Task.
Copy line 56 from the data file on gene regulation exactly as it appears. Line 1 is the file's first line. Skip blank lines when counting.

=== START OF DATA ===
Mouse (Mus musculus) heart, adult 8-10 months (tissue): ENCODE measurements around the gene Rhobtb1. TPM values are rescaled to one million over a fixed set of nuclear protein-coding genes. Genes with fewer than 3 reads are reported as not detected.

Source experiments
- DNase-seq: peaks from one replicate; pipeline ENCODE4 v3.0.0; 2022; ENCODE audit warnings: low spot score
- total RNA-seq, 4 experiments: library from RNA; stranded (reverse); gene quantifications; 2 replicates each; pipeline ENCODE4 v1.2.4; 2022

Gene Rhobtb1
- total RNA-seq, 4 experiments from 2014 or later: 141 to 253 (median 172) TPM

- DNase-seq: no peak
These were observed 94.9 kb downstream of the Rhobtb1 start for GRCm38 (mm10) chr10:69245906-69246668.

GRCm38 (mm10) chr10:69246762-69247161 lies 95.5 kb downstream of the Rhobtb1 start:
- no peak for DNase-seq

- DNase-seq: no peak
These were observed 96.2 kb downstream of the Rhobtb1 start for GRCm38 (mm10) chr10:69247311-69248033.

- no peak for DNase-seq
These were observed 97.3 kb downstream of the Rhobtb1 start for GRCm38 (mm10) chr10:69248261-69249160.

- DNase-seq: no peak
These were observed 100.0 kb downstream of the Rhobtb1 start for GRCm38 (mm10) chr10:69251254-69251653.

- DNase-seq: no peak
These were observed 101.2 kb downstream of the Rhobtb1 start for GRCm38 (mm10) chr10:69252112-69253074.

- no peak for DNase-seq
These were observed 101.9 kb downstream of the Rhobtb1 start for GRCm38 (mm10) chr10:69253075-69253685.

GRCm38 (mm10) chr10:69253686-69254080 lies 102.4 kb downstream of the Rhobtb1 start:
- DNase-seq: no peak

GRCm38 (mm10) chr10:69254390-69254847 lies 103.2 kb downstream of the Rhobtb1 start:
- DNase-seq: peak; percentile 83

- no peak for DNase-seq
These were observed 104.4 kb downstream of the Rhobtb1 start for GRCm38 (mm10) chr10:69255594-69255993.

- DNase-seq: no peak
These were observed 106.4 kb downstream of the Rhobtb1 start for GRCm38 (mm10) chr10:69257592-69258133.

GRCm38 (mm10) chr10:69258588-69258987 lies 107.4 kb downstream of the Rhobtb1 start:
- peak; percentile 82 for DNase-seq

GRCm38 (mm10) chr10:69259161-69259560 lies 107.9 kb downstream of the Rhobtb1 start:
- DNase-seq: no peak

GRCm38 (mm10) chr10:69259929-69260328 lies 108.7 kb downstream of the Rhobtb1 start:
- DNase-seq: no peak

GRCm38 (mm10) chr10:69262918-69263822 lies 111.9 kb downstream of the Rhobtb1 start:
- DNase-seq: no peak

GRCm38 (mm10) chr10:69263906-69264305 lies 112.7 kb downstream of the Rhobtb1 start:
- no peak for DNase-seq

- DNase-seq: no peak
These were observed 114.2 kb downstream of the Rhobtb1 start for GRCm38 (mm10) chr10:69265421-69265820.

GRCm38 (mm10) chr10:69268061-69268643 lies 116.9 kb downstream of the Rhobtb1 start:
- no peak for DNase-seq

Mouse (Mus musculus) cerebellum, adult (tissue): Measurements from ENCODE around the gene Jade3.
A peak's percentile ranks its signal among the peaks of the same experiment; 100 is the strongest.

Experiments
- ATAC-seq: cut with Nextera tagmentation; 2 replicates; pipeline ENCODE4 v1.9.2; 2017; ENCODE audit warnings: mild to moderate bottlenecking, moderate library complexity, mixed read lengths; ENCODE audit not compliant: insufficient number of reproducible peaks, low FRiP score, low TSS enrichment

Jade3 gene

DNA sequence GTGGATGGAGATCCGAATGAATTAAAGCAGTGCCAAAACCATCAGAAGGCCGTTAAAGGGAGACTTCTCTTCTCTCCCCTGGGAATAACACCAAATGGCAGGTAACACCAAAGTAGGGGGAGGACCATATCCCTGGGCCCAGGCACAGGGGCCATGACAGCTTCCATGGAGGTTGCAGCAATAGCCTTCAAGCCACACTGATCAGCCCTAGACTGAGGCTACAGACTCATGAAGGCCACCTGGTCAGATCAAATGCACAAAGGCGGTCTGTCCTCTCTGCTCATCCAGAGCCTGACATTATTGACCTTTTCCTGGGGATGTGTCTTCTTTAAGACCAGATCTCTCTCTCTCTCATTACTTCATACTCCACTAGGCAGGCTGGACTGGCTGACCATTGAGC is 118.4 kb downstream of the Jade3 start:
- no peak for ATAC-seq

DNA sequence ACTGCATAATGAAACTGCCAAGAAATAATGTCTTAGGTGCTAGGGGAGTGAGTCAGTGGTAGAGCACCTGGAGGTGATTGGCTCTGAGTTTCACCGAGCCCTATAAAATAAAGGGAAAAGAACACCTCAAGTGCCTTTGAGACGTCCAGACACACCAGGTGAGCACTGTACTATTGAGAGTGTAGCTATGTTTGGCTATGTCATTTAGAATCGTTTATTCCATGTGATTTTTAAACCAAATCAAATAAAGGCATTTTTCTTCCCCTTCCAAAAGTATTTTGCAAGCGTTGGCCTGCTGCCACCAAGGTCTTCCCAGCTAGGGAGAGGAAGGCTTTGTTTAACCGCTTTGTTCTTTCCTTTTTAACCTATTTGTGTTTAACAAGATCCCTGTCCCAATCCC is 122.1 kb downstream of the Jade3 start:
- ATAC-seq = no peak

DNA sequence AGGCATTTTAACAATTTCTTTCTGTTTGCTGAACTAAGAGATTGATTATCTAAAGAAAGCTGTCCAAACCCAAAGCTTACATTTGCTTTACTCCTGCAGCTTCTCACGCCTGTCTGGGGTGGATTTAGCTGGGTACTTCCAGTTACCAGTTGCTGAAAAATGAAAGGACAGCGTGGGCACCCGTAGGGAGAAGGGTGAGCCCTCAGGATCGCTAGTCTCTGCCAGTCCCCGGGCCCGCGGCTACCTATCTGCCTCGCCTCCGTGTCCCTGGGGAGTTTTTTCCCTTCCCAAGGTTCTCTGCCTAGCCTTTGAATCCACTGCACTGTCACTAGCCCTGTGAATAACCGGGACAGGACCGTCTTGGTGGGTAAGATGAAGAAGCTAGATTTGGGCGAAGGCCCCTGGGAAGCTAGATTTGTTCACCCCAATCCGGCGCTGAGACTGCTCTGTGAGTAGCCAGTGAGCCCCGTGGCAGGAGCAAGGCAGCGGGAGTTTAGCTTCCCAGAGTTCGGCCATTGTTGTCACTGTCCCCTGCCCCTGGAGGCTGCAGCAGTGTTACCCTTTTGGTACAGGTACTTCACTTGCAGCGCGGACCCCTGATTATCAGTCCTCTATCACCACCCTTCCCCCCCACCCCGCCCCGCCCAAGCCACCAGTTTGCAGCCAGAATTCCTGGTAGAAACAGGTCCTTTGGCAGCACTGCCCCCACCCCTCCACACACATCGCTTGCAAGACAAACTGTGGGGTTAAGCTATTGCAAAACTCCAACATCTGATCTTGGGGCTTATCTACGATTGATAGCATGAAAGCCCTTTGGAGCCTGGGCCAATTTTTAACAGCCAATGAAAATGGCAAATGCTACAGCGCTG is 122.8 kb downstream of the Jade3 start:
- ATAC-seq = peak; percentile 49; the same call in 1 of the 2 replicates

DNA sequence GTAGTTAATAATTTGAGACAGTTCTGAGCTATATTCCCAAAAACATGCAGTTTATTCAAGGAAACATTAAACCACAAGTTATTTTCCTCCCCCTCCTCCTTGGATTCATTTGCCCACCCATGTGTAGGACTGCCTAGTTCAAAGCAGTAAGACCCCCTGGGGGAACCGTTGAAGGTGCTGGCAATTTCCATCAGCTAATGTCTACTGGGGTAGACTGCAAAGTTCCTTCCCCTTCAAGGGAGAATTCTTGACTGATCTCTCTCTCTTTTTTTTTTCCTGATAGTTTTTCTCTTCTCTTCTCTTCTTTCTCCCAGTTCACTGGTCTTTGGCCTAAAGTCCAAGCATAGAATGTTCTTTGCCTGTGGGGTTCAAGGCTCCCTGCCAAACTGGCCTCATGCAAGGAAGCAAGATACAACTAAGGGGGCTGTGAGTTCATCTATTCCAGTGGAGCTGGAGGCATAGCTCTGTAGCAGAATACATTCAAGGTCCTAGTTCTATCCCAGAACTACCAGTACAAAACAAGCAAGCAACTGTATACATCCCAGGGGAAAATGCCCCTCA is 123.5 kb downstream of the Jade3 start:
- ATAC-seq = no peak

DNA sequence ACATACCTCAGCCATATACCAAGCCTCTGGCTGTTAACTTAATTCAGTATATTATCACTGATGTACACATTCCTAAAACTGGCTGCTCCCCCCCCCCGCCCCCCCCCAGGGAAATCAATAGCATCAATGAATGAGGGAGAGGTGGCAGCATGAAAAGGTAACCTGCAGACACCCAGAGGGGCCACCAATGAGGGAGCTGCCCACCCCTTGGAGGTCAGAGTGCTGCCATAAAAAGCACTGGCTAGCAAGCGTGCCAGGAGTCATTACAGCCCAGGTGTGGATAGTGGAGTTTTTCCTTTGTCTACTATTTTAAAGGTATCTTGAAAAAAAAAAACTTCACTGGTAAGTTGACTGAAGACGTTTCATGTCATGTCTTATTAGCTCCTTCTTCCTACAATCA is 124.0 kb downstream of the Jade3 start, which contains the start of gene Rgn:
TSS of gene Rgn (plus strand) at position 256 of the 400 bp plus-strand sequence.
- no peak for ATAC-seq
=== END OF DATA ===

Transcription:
DNA sequence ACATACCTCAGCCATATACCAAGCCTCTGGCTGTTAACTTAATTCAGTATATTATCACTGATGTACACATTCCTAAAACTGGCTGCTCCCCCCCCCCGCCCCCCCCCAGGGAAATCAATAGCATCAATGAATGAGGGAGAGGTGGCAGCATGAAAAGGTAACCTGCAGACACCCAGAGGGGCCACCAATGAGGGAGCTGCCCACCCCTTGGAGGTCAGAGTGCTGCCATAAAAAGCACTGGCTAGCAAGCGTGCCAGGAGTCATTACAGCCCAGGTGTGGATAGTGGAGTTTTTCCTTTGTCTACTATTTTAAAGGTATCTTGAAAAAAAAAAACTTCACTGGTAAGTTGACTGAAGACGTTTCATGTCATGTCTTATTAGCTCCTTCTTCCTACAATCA is 124.0 kb downstream of the Jade3 start, which contains the start of gene Rgn: